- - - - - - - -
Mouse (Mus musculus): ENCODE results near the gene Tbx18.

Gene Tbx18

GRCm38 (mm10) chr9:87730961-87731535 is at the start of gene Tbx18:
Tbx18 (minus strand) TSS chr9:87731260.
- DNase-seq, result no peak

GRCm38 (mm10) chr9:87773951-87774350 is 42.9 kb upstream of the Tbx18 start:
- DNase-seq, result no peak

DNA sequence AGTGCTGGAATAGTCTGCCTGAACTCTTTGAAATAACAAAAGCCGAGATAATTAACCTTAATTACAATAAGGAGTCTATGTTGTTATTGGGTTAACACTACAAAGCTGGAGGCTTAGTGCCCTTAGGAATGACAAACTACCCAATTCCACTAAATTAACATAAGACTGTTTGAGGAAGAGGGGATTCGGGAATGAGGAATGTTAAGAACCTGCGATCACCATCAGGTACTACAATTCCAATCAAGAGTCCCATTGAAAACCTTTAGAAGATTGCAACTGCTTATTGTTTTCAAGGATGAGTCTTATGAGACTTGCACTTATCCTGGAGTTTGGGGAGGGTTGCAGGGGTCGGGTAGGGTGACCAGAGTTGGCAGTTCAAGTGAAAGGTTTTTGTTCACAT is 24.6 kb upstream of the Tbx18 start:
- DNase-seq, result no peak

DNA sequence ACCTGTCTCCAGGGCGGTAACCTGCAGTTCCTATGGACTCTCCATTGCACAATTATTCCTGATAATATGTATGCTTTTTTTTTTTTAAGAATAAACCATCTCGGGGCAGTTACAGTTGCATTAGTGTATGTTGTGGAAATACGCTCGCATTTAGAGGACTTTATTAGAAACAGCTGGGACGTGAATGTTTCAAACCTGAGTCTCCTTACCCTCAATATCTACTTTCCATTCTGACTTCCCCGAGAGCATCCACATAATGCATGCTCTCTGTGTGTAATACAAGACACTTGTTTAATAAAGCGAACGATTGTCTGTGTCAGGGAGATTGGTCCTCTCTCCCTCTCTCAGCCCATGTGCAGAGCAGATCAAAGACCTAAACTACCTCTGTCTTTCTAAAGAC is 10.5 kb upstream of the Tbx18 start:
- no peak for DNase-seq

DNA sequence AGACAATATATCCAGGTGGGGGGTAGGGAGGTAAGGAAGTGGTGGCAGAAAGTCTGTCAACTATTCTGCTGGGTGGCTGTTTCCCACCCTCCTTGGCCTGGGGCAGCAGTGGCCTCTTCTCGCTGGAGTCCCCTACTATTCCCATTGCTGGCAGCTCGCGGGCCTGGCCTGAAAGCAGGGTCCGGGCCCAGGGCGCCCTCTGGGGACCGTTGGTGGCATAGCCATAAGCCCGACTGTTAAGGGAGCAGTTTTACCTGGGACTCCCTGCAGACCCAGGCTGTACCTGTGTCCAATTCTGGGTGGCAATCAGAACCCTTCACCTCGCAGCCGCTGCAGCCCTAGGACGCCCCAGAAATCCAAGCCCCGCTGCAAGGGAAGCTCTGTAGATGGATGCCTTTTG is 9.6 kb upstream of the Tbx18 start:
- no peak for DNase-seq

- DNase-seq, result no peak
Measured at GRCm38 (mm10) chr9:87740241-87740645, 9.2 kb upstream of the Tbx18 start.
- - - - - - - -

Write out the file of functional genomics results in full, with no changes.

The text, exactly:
Mouse (Mus musculus): ENCODE results near the gene Tbx18.

Gene Tbx18

GRCm38 (mm10) chr9:87730961-87731535 is at the start of gene Tbx18:
Tbx18 (minus strand) TSS chr9:87731260.
- DNase-seq, result no peak

GRCm38 (mm10) chr9:87773951-87774350 is 42.9 kb upstream of the Tbx18 start:
- DNase-seq, result no peak

DNA sequence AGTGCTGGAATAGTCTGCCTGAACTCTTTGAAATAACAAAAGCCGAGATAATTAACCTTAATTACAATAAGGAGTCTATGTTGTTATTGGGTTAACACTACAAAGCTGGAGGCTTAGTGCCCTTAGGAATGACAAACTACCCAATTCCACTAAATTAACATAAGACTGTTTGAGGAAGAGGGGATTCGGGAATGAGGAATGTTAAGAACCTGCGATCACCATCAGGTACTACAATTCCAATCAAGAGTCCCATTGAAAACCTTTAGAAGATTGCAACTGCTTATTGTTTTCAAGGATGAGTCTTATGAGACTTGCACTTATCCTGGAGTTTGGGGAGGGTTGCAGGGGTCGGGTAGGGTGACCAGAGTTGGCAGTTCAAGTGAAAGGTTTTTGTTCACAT is 24.6 kb upstream of the Tbx18 start:
- DNase-seq, result no peak

DNA sequence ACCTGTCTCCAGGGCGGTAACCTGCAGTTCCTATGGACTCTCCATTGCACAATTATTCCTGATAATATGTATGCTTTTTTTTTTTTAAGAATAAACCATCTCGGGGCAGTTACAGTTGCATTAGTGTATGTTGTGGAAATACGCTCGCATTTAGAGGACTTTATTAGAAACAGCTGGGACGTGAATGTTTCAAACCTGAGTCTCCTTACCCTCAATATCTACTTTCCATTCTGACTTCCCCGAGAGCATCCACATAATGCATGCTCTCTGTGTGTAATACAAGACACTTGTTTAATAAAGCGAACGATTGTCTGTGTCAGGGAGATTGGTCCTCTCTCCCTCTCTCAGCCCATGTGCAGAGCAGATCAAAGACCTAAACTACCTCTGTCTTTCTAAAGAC is 10.5 kb upstream of the Tbx18 start:
- no peak for DNase-seq

DNA sequence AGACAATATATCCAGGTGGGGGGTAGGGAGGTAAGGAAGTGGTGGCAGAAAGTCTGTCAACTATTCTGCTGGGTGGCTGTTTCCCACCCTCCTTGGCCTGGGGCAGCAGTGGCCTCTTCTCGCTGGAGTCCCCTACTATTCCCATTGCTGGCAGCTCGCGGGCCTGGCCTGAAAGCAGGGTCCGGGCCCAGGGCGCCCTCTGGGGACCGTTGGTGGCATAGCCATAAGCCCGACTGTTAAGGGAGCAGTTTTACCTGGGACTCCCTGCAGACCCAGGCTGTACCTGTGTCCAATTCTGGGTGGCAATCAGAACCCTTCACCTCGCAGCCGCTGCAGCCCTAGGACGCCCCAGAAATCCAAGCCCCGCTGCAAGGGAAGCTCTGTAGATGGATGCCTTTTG is 9.6 kb upstream of the Tbx18 start:
- no peak for DNase-seq

- DNase-seq, result no peak
Measured at GRCm38 (mm10) chr9:87740241-87740645, 9.2 kb upstream of the Tbx18 start.